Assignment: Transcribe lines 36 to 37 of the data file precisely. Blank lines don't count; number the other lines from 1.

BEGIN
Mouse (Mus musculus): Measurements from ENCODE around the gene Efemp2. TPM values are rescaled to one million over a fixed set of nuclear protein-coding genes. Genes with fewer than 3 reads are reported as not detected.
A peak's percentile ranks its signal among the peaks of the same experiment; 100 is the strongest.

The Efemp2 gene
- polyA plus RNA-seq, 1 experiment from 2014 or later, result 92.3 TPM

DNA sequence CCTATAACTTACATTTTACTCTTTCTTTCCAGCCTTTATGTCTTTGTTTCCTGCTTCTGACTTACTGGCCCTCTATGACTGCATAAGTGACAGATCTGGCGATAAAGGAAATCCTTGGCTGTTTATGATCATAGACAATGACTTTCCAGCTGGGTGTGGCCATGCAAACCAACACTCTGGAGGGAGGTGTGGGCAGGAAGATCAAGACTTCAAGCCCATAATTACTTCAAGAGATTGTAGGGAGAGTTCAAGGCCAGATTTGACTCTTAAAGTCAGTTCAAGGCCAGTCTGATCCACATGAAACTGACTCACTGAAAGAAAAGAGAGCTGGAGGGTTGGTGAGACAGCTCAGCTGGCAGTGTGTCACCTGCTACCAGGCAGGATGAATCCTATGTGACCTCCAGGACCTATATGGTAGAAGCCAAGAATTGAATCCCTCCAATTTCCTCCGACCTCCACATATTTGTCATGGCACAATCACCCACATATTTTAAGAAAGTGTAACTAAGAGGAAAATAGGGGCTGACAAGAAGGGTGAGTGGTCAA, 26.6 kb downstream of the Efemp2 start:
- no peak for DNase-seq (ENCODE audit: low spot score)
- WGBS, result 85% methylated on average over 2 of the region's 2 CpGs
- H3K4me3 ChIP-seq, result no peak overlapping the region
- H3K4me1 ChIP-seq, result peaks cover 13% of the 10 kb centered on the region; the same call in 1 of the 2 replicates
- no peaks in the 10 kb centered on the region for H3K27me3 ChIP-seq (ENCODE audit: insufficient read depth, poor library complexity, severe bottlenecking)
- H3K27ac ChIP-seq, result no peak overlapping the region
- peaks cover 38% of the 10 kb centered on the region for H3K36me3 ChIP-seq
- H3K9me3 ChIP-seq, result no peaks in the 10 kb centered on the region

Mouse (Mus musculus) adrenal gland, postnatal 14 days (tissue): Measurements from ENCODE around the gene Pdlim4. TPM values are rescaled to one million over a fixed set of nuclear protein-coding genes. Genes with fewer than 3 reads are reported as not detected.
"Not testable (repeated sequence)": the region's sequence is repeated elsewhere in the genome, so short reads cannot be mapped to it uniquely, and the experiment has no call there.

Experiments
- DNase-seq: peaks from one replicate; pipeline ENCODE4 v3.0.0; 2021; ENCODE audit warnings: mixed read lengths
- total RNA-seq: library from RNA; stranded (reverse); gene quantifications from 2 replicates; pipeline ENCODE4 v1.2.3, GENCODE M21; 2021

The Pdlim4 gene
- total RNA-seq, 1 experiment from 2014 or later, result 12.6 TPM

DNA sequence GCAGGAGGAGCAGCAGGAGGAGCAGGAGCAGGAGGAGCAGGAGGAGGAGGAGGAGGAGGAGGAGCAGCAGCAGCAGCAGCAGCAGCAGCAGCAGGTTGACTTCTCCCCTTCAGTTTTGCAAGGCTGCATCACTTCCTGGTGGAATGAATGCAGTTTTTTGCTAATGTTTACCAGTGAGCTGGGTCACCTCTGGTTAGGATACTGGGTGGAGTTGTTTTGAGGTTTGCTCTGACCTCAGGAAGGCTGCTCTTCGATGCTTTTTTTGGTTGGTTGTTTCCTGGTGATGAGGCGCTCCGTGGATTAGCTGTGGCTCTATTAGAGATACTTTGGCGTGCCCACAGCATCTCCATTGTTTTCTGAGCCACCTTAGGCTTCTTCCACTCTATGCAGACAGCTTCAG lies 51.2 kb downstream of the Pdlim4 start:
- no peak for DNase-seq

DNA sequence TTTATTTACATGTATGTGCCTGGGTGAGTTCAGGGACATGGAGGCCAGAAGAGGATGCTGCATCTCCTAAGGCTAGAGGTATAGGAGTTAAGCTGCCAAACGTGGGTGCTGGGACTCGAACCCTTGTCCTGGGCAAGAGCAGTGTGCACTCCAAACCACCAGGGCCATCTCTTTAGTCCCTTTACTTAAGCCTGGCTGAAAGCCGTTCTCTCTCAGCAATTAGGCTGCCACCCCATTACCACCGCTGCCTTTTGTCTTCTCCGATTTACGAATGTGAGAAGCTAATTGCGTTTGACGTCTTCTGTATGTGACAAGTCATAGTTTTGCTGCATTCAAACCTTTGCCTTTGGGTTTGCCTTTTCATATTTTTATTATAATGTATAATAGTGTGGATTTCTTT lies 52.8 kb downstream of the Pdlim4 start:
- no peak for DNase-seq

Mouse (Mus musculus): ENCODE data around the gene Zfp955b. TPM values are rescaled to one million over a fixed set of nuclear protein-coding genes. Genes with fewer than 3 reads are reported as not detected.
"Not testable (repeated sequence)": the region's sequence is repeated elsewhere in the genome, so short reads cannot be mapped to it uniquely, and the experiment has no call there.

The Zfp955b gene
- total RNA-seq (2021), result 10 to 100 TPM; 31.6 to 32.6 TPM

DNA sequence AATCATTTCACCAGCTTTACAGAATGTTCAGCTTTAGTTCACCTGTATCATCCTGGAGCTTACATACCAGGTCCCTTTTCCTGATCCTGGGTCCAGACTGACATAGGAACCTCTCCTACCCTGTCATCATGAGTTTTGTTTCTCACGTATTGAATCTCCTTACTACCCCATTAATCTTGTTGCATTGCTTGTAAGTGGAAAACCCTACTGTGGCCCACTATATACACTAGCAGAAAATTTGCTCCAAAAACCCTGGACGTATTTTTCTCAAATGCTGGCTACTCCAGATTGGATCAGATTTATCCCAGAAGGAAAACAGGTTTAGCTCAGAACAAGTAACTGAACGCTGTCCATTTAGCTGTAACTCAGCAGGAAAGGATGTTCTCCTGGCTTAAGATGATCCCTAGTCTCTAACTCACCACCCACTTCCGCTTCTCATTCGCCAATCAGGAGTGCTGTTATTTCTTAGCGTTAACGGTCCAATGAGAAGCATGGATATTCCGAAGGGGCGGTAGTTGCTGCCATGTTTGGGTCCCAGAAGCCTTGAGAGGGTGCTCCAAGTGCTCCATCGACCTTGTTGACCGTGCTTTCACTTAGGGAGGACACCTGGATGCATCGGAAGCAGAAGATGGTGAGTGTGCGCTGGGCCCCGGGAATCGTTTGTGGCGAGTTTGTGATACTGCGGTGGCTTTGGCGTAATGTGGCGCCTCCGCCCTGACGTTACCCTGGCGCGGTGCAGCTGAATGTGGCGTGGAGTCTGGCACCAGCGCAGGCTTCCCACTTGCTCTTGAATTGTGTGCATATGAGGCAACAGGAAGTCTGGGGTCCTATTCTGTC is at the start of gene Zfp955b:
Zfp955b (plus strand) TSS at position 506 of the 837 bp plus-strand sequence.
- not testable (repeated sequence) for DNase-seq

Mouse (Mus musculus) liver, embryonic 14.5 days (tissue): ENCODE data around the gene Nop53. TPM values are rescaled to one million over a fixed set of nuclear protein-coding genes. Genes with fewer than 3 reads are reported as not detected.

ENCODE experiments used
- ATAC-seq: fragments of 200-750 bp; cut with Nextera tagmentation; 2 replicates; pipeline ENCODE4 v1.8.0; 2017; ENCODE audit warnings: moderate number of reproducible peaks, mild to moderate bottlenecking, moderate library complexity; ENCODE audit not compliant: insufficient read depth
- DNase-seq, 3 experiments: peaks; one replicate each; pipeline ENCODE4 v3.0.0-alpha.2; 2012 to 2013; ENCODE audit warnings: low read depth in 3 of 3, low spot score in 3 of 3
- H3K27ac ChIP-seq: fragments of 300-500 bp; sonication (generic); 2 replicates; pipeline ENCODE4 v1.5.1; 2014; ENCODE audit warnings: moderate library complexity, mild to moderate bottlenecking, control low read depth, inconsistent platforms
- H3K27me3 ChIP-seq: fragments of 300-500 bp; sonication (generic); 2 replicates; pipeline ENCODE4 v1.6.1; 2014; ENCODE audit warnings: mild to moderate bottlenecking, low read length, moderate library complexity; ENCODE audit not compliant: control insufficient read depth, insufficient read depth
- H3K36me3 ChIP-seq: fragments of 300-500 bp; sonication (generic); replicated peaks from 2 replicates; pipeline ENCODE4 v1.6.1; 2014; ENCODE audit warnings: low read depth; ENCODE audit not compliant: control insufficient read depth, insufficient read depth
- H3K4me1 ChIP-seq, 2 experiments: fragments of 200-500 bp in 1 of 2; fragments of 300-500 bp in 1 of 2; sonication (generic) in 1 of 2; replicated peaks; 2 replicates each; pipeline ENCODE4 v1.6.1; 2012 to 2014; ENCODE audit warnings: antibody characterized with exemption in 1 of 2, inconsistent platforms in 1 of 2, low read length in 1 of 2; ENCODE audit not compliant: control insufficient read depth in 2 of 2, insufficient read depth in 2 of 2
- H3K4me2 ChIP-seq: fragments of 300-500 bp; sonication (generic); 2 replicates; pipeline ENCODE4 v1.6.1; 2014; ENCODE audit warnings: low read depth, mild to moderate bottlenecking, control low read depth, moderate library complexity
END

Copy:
- H3K27ac ChIP-seq: fragments of 300-500 bp; sonication (generic); 2 replicates; pipeline ENCODE4 v1.5.1; 2014; ENCODE audit warnings: moderate library complexity, mild to moderate bottlenecking, control low read depth, inconsistent platforms
- H3K27me3 ChIP-seq: fragments of 300-500 bp; sonication (generic); 2 replicates; pipeline ENCODE4 v1.6.1; 2014; ENCODE audit warnings: mild to moderate bottlenecking, low read length, moderate library complexity; ENCODE audit not compliant: control insufficient read depth, insufficient read depth